Rachel Carson wrote Silent Spring more than 56 years ago. In this landmark work of environmental writing, she described how the use of chemicals by farmers, including DDT, had the consequence of wiping out the population of birds. And because no species exists entirely by itself, the death of birds and a spring devoid of birdsong, meant the coming destruction of our environment.
Miami Beach has brought a silent tide to Biscayne Bay and the consequences for sea life in South Florida are just as dire as those described by Carson in 1962.
Only the most pig-headed, obtuse, or foolishly blind would deny the effects of global warming. Objective measurements show that our global temperatures have been ratcheting consistently upward. Each new year brings an all-new record as the hottest ever on the books.
It only makes sense. Ice-core measurements show that carbon dioxide and carbon monoxide, commonly called “greenhouse gasses,” have steadily increased since the start of the Industrial Revolution in the middle of the 19th Century.
Low-lying areas like Miami Beach are on the front line of sea-level rise and climate change. But it’s the way that Miami Beach reacted to it that is causing more problems than it’s fixing.
Former Miami Beach Mayor and current gubernatorial candidate Philip Levine came into office with the goal of saving us all from the flooding that was inundating his island city. Always more concerned with doing “something” than doing “something right,” Levine proposed a program of expensive pumps to move flood waters out into the ocean and Biscayne Bay.
The Miami Beach City Commission bought into his ill-conceived plan. How ill conceived? Well, for one – and get ready, it’s a big one – the city failed to account for the possibility that this network of electric pumps might lose power in the event of storm. Tropical Storm Emily showed just how short-sighted Levine was. Because, when the city lost power, the pumps stopped working. And the water backed up into homes and businesses.
But even when the pumps are working, they cause problems that our environment may never recover from.
In his rush to protecting primarily the areas where Levine owned property, such as his business office and other parcels, he built the pumping system without first getting clearance from the County’s Department of Environmental Management. He built it so that all surface water, and all the contaminants found on city streets, like automotive oil and human and animal waste, would be flushed out to sea.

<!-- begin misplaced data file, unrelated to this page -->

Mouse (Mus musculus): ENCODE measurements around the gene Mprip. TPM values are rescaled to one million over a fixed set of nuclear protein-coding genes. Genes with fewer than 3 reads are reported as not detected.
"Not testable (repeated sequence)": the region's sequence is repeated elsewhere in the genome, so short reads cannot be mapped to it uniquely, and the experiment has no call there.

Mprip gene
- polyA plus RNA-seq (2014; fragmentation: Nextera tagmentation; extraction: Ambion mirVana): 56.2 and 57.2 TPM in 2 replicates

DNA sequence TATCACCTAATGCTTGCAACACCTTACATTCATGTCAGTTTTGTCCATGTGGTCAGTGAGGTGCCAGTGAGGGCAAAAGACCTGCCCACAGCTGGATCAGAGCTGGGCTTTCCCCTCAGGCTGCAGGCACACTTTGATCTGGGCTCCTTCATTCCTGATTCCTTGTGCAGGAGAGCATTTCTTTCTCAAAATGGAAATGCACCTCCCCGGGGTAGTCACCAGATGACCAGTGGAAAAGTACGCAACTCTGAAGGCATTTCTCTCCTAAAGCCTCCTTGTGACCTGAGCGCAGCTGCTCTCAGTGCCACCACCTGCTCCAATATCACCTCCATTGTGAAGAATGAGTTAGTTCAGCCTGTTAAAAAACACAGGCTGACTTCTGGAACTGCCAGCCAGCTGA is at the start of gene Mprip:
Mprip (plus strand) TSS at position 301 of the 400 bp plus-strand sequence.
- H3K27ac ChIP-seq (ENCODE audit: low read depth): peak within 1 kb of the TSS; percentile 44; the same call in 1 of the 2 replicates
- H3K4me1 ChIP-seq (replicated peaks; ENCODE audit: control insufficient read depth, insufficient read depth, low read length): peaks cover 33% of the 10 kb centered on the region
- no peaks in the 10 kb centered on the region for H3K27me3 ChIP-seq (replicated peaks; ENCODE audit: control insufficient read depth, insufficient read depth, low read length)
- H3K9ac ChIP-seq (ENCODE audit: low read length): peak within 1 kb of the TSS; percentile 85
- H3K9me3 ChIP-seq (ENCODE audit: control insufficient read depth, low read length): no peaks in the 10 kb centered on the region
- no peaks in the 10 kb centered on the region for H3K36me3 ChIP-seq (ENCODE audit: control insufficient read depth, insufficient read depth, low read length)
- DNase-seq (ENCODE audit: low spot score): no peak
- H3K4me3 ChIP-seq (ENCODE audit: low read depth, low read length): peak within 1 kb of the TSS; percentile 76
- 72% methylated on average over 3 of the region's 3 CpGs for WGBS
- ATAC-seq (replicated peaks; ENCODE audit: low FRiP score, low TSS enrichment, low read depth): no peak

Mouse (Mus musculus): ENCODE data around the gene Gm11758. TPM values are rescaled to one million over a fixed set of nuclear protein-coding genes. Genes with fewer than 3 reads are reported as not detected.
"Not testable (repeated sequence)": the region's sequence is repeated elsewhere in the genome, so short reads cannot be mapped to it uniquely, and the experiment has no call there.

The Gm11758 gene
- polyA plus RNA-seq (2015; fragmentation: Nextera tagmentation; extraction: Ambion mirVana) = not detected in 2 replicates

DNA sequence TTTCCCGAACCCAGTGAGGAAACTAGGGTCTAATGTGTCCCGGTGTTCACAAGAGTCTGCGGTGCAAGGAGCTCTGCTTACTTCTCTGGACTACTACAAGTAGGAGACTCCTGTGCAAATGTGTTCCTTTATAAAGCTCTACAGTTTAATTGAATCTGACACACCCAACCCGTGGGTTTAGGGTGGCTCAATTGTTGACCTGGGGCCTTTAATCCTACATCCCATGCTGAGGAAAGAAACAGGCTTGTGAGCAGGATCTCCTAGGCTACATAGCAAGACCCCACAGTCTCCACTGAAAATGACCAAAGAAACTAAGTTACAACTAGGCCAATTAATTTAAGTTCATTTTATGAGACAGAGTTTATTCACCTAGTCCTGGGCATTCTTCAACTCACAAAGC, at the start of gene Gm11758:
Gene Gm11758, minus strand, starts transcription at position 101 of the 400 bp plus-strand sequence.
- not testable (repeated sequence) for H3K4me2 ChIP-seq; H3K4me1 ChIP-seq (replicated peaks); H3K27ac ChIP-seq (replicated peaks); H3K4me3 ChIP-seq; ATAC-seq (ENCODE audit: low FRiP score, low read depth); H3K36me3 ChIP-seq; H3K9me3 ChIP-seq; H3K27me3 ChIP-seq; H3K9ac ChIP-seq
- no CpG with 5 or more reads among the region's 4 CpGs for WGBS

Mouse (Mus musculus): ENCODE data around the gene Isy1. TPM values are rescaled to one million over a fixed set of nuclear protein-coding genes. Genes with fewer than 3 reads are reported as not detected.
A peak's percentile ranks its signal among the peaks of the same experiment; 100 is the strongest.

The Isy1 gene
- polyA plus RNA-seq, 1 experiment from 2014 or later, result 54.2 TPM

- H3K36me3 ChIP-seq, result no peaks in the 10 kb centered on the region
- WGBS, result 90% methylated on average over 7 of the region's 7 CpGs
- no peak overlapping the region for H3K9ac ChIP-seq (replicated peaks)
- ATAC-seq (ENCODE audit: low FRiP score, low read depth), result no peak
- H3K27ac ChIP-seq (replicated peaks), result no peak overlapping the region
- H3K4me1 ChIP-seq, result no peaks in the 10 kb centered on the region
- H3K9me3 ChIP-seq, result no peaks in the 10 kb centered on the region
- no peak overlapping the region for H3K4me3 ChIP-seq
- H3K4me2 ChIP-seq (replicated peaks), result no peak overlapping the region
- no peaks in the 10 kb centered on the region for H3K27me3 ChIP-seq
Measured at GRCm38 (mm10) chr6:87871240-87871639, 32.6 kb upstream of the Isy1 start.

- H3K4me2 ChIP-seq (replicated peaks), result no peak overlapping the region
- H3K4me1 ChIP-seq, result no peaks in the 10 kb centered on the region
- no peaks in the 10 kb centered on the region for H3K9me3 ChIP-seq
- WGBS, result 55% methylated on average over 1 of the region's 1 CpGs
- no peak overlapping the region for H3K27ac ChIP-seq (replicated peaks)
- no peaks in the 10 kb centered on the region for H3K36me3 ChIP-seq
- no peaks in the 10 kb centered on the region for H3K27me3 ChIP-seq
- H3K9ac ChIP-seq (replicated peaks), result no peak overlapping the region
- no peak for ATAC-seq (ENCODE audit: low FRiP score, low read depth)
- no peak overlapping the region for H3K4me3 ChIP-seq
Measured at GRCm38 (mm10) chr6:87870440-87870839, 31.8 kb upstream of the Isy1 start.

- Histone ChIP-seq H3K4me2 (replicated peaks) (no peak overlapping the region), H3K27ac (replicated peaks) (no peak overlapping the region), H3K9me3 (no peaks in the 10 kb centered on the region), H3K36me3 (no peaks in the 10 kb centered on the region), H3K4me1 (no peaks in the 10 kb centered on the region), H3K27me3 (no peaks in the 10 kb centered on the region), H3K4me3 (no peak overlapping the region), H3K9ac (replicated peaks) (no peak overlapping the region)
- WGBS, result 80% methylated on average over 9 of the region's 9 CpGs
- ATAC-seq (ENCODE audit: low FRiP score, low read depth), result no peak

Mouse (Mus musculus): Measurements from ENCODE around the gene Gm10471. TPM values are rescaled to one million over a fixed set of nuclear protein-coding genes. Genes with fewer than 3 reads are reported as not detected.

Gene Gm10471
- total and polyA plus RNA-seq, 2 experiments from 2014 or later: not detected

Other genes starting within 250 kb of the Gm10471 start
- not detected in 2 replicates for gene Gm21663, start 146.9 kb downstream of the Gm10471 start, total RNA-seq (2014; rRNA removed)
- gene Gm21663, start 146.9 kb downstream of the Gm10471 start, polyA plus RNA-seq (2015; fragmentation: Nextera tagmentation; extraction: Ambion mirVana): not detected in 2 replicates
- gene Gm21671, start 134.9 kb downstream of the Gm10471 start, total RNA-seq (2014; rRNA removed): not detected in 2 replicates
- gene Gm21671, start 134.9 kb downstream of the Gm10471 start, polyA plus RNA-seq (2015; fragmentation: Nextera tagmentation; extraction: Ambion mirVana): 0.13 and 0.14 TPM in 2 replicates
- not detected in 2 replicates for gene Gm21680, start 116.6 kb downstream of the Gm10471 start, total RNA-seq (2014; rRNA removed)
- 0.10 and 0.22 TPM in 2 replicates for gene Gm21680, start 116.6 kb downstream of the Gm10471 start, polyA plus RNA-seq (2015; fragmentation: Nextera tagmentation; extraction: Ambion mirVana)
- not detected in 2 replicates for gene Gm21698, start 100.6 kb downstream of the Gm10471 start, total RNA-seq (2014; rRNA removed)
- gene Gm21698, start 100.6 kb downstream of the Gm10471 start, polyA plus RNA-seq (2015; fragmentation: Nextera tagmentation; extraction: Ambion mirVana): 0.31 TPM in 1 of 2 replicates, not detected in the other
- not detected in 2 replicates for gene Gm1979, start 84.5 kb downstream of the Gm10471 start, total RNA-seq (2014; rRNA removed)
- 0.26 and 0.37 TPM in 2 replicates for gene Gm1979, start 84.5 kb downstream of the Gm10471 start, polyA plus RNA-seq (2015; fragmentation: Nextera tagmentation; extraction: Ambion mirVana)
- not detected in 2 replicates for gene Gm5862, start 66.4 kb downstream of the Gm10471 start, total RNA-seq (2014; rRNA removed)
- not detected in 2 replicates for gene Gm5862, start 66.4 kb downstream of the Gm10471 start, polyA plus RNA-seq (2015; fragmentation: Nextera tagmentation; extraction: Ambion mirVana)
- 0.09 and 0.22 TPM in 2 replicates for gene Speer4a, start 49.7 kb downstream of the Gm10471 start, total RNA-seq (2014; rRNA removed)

So it turns out that Levine has turned our beloved Biscayne Bay into a big toilet. And now all of that pollution is killing off vital sea grasses in Biscayne Bay, the very sea grass beds that serve as nurseries for small marine animals and fish.
This begs the question, what will become of the fishing business here, which is such an important part of our economy? What will become of this abundant local food source and major recreational attraction that draws so many tourists to South Florida?
The answer is, the death of the bay has the potential to kill it all. And Phil didn’t care. He wanted to be seen as a man of action. He knew he needed captivating film clips and sincere sound bites for his statewide election campaign.
The annoying thing is that the Miami Beach Commission, with Levine gone, has not even taken meaningful steps to stop the pumping of dirty surface water into the bay and the Atlantic.
Miami Beach’s new mayor, Dan Gelber, likes to portray himself as an open and transparent crusader. But on the issue of doing something about the rivers of filthy street waters, Gelber has remained strangely silent.
Biscayne Bay isn’t dead – yet. The City of Miami Beach, with its plumes of black water hasn’t killed it yet.
But the day may soon come when spring will find the bay still and silent, the grasses gone, its fragile ecosystem murdered. If not premeditated, then clearly the waters around us will be victims of manslaughter. And if that day comes, we will have to hold both Phil Levine and Dan Gelber accountable, the former for doing without thinking and the latter for thinking without doing.